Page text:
Thus, Jesus is telling his direct disciplines some 2,000 years ago and to us today in this age that professing belief in him is only part of the process. Was it not said in James 2: 14-16, “What good is it, my brothers and sisters, if someone claims to have faith but has no deeds? Can such faith save them? Suppose a brother or a sister is without clothes and daily food. If one of you says to them, ‘Go in peace; keep warm and well fed, but does nothing about their physical needs, what good is it?’”

Dr. Richard J. Krejcir says, in one of his daily devotionals at http://www.intothyword.com that “Real, impacting, effectual faith will have results. It will be lived out! Faith is received alone, but it does not just stand alone; it is to be shown. Faith will be backed up by the proof that it is present in a person. If there is no proof, there is a good chance that the vessel is empty of faith.” He continues later, “…real faith will result in an outcome that backs it up. Faith will be lived out in the believer’s life, thinking, words, and actions. Faith will create initiative from the realization of who we are in Christ, and then we will live out our lives in Him, through His power and because of our convictions.”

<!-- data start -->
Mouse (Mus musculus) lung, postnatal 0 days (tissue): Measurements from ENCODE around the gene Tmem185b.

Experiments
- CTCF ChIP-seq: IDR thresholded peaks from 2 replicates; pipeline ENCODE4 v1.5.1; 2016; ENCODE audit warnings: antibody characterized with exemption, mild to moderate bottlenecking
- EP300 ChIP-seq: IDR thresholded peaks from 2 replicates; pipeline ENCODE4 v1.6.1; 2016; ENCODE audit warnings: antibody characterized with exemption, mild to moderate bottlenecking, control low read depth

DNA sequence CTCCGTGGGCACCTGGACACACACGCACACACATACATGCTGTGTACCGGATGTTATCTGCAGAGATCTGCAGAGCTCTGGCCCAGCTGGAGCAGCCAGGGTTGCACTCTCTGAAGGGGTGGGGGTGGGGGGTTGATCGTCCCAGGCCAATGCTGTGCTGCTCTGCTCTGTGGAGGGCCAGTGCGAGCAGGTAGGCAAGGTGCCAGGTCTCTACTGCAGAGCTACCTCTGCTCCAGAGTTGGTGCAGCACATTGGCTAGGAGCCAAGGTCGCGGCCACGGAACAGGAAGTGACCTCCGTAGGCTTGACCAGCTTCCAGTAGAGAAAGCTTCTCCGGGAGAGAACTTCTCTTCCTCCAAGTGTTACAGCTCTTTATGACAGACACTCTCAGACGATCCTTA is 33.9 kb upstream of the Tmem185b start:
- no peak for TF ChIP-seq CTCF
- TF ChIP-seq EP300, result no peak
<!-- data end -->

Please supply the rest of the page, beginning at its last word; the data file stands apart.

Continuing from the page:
Thus, this section of Scripture (and others like such as James 2: 14-16) teaches us that if we have truly accepted Jesus Christ as our Savior, the Beatitudes will be the code of conduct that we willingly live by. However, if the process stops there then we have done little more than accept a good moral code of conduct. But, being a true believer of Jesus Christ, should result in much more than that. We should shed ourselves of excuses, be willing to leave our comfort zone and follow where God leads us. We should be willing to get into the pool and immerse ourselves in where God is leading us rather than sit beside the pool and complain and make excuses for why we can’t do what God wants us to do. We should have no excuses for not “being a light to the nations”. Our thinking, our words, our actions should reflect the faith we profess. If we do not have the faith to step out and be the light like a city on a hill that others look to and want what we have, then do we really have faith…do we really believe in Jesus Christ? How big is your God? How deep is your faith? How bold are your prayers? Should we not believe the sky is the limit…no I mean the sky is no limit…when we are a true disciple of the Lord who raised Lazarus from the dead, who raised Himself from the dead? Be bold. Be different. Stand out. We believe in a God who created the entire universe with the words from His mouth! We believe in a mighty and powerful God. Be bold. Live out loud! Live a life of demonstrable faith! Pray big prayers! Depend wholly on the power of God to provide and guide and protect and heal and…there is no limit to what God can do when we are fully in the game. When we are all-in, full of faith in Him, we can be salt that changes the flavor of the world. We can be light that shines brightly in the darkness.